Disney and Swiss pubcaster SRF unveil experimental short at Locarno fest.
At the Locarno Film Festival, the Disney lab and SRF jointly unveiled an impressive experimental short titled “Lucid Dreams of Gabriel” (see teaser) which for the first time displayed local frame variation, local pixel timing, super slow motion effects, and a variety of artistic shutter functions showcasing this “The Flow-of-Time” technique.
The project was created by the Disney Research lab in tandem with the formidable computer graphics lab at the Swiss Federal Institute of Technology Zurich (ETH) with SRF providing studio space, personnel, and other resources.
“We wanted to control the perception of motion that is influenced by the frame rate (how many images are shown per second) as well as by the exposure time,” said Markus Gross, who is Vice President Research, Disney Research and director of Disney Research, Zurich, at the presentation.
Use of the new technologies in the short, which is a surreal non-linear story about a mother achieving immortality in her son’s eyes after an accident in the spectacular Engadin Alpine valley, allowed director Sasha A. Schriber to avoid using green screen and to make the transition from reality (at 24 frames per second) to a supernatural world (at 48 frames per second).
“Lucid Dreams Of Gabriel,” an experimental short film created by Disney Research in collaboration with ETH, Zurich, was shot at 120fps/RAW with all effects invented and applied in-house at Disney Research Zurich. We sought to produce a visual effects framework that would support the film’s story in a novel way. Our technique, called “The Flow-Of-Time,” includes local frame rate variation, local pixel timing and a variety of artistic shutter functions.
•High dynamic range imaging
•Strobe and rainbow shutters
•Global and local framerate variations
•Flow motion effects
•Super slow motion
•Temporal video compositing
The following scenes of the teaser, indicated by the timecode, demonstrate different components of our new technology:
Shots with a dark corridor and a window (0:08); a man sitting on a bed (0:16):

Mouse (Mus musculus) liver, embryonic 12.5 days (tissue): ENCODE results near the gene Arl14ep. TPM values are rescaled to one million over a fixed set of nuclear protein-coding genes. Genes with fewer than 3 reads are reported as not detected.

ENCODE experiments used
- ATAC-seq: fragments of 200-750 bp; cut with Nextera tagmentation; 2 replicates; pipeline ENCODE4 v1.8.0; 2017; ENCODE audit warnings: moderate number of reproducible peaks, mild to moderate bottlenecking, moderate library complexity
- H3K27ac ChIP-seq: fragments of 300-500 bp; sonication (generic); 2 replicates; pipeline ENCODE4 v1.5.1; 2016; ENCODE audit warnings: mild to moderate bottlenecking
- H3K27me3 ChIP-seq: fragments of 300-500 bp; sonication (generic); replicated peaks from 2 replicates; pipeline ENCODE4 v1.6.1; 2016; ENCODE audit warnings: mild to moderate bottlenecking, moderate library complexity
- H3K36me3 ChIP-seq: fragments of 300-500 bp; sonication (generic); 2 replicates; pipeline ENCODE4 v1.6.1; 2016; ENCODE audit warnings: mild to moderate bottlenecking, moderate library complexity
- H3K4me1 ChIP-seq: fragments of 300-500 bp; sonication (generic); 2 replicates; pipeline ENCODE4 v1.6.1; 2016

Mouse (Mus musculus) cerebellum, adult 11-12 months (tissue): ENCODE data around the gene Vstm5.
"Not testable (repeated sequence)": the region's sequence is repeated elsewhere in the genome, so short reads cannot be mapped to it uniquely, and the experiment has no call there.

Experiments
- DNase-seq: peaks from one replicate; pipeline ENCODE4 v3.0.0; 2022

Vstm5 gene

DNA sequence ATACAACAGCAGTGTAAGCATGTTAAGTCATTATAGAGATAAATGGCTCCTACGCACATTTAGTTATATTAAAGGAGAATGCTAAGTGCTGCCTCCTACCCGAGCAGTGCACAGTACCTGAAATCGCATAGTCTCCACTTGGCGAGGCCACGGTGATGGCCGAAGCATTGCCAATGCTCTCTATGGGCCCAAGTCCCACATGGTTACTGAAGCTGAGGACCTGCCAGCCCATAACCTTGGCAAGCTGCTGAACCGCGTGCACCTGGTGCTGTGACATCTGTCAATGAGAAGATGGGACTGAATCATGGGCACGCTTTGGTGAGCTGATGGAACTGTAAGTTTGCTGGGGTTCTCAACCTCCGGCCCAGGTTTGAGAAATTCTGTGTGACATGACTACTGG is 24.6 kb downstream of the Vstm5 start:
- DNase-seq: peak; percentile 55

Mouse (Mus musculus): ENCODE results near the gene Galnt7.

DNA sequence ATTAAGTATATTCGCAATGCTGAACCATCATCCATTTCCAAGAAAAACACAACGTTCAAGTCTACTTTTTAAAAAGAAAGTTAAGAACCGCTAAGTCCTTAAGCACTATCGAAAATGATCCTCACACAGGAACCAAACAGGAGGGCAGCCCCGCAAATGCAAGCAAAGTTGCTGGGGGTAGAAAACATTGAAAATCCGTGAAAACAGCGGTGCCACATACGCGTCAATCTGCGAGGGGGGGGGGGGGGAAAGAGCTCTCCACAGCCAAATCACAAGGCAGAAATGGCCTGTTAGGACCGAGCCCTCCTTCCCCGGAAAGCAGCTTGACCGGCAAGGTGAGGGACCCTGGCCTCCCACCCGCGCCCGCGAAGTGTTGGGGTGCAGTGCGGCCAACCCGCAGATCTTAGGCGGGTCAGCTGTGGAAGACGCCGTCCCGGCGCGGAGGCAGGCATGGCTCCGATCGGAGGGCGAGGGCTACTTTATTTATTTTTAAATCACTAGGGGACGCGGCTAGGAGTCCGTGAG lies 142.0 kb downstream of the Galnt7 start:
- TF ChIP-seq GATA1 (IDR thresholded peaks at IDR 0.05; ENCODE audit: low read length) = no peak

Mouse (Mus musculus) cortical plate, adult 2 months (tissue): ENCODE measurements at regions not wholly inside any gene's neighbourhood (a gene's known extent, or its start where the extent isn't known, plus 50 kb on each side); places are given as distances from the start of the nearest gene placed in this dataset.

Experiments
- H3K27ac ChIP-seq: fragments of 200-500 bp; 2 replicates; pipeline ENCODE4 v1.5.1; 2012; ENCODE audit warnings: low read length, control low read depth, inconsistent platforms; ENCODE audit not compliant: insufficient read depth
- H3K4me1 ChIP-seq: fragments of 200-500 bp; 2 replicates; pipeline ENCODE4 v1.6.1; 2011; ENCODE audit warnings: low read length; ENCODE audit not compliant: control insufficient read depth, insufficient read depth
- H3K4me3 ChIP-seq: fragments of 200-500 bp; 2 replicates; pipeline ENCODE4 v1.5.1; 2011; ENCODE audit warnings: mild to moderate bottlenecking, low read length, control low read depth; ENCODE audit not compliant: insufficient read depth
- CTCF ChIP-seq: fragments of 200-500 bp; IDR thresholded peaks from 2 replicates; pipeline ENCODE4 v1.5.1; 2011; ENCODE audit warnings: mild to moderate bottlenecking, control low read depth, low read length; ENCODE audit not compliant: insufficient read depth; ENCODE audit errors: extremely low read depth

Our new HDR tone-mapping technique makes use of the full 14 bit native dynamic range of the camera to produce an image featuring details in very dark as well as very bright areas at the same time. While previous approaches have been mostly limited to still photography or resulted in artifacts such as flickering, we present a robust solution for moving pictures.
A hand holding a string of beads (0:14):
As we experimented with novel computational shutters, the classic Harris-shutter was extended to make use of the full rainbow spectrum instead of the traditional limitation to just red, green, and blue. For this scene, the input was rate converted using our custom technology, temporally split and colored, then merged back into the final result.
The double swings scene (0:20):
Extending on our experiments with computational shutters, this scene shows a variety of new techniques composed into a single shot. Fully facilitating the original footage shot in 120 fps, the boy has been resampled at a higher frame rate (30fps) and a short shutter, resulting an ultra crisp, almost hyper-real appearance, while the woman was drastically resampled at a lower frame rate (6fps) featuring an extreme shutter which is physically not possible and adding a strong motion blur to make her appear more surreal.
Car driving backwards and a flower (0:30); a train (0:36),
For these scenes, we were experimenting with extreme computational shutters. The theoretical motion blur for the scenes was extended with a buoyancy component and modified through a physical fluid simulation, resulting in physically impossible motion blur. As shown, it is possible to apply this effect selectively on specific parts of the frame, as well as varying the physical forces.
Super slow motion closeup of the boy (0:44); a handkerchief with motion blur and super slow motion (0:47); an hourglass (0:50):
These shots show the classical application of optical flow – slow motion. However, with our new technology we have been able to achieve extremely smooth pictures with virtually no artifacts, equivalent of a shutter speed at 1000 fps. At the same time, artificial motion blur equivalent of a shutter of far more than 360 degrees can be added to achieve a distinct “stroby” look, if desired, while maintaining very fluent motion in all cases. We are also able to speed up or slow down parts of the scene, e.g. to play the background in slow-motion while the foreground runs at normal speed. All of these effects can be applied on a per-pixel basis, thus giving full freedom to the artist.
Additional info on the film:
“Lucid Dreams Of Gabriel” is a surrealistic and non-linear story about a mother achieving immortality through her son, unconditional love, and the fluidity of time.
Producer: Markus Gross
DOP: Marco Barberi
Script & Director: Sasha A. Schriber
Camera & lenses: Arri Alexa XT with Zeiss prime lenses
Original language: English
Length: 11 minutes
The 3-D feature is enhanced by long takes and fluid camerawork that immerse the viewer in the beautiful but dangerous environment of space with a groundbreaking level of realism and detail. It is the fruit of a five-year collaboration involving director Alfonso Cuarón; cinematographer Emmanuel “Chivo” Lubezki, ASC, AMC; visual-effects supervisor Tim Webber, and their talented teams. Longtime friends Cuarón and Lubezki have worked together on six features to date, including Y Tu Mamá También and Children of Men (AC Dec. ’06). Webber supervised visual effects on the latter.